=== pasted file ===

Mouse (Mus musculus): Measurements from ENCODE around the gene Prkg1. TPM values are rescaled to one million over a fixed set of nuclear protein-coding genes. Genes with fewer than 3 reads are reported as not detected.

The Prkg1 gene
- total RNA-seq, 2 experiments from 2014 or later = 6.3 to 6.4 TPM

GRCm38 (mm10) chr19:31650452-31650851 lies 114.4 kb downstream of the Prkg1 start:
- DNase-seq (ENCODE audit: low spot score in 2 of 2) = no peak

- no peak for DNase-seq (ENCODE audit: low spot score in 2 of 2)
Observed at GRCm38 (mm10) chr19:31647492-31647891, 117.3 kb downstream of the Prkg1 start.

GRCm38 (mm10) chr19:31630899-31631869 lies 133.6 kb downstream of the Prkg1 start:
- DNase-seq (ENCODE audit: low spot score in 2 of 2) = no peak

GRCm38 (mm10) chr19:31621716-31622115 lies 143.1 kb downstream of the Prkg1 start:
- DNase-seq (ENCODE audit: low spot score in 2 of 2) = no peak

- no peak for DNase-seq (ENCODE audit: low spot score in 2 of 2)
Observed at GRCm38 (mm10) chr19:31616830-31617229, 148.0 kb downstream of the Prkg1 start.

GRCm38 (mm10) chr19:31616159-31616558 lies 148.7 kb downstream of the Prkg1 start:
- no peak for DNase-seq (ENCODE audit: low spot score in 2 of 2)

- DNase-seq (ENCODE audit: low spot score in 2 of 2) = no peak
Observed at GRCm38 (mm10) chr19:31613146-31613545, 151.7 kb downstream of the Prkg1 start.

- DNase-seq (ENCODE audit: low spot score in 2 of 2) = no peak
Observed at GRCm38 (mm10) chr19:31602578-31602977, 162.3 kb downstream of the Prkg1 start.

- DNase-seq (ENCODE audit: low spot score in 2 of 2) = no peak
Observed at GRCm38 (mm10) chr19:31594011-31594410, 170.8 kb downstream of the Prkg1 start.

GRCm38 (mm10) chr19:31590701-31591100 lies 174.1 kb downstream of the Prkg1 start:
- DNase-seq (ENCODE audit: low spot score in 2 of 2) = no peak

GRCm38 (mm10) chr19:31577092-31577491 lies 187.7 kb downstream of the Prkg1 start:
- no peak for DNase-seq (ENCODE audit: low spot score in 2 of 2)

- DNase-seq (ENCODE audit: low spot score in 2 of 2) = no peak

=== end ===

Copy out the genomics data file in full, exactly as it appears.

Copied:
Mouse (Mus musculus): Measurements from ENCODE around the gene Prkg1. TPM values are rescaled to one million over a fixed set of nuclear protein-coding genes. Genes with fewer than 3 reads are reported as not detected.

The Prkg1 gene
- total RNA-seq, 2 experiments from 2014 or later = 6.3 to 6.4 TPM

GRCm38 (mm10) chr19:31650452-31650851 lies 114.4 kb downstream of the Prkg1 start:
- DNase-seq (ENCODE audit: low spot score in 2 of 2) = no peak

- no peak for DNase-seq (ENCODE audit: low spot score in 2 of 2)
Observed at GRCm38 (mm10) chr19:31647492-31647891, 117.3 kb downstream of the Prkg1 start.

GRCm38 (mm10) chr19:31630899-31631869 lies 133.6 kb downstream of the Prkg1 start:
- DNase-seq (ENCODE audit: low spot score in 2 of 2) = no peak

GRCm38 (mm10) chr19:31621716-31622115 lies 143.1 kb downstream of the Prkg1 start:
- DNase-seq (ENCODE audit: low spot score in 2 of 2) = no peak

- no peak for DNase-seq (ENCODE audit: low spot score in 2 of 2)
Observed at GRCm38 (mm10) chr19:31616830-31617229, 148.0 kb downstream of the Prkg1 start.

GRCm38 (mm10) chr19:31616159-31616558 lies 148.7 kb downstream of the Prkg1 start:
- no peak for DNase-seq (ENCODE audit: low spot score in 2 of 2)

- DNase-seq (ENCODE audit: low spot score in 2 of 2) = no peak
Observed at GRCm38 (mm10) chr19:31613146-31613545, 151.7 kb downstream of the Prkg1 start.

- DNase-seq (ENCODE audit: low spot score in 2 of 2) = no peak
Observed at GRCm38 (mm10) chr19:31602578-31602977, 162.3 kb downstream of the Prkg1 start.

- DNase-seq (ENCODE audit: low spot score in 2 of 2) = no peak
Observed at GRCm38 (mm10) chr19:31594011-31594410, 170.8 kb downstream of the Prkg1 start.

GRCm38 (mm10) chr19:31590701-31591100 lies 174.1 kb downstream of the Prkg1 start:
- DNase-seq (ENCODE audit: low spot score in 2 of 2) = no peak

GRCm38 (mm10) chr19:31577092-31577491 lies 187.7 kb downstream of the Prkg1 start:
- no peak for DNase-seq (ENCODE audit: low spot score in 2 of 2)

- DNase-seq (ENCODE audit: low spot score in 2 of 2) = no peak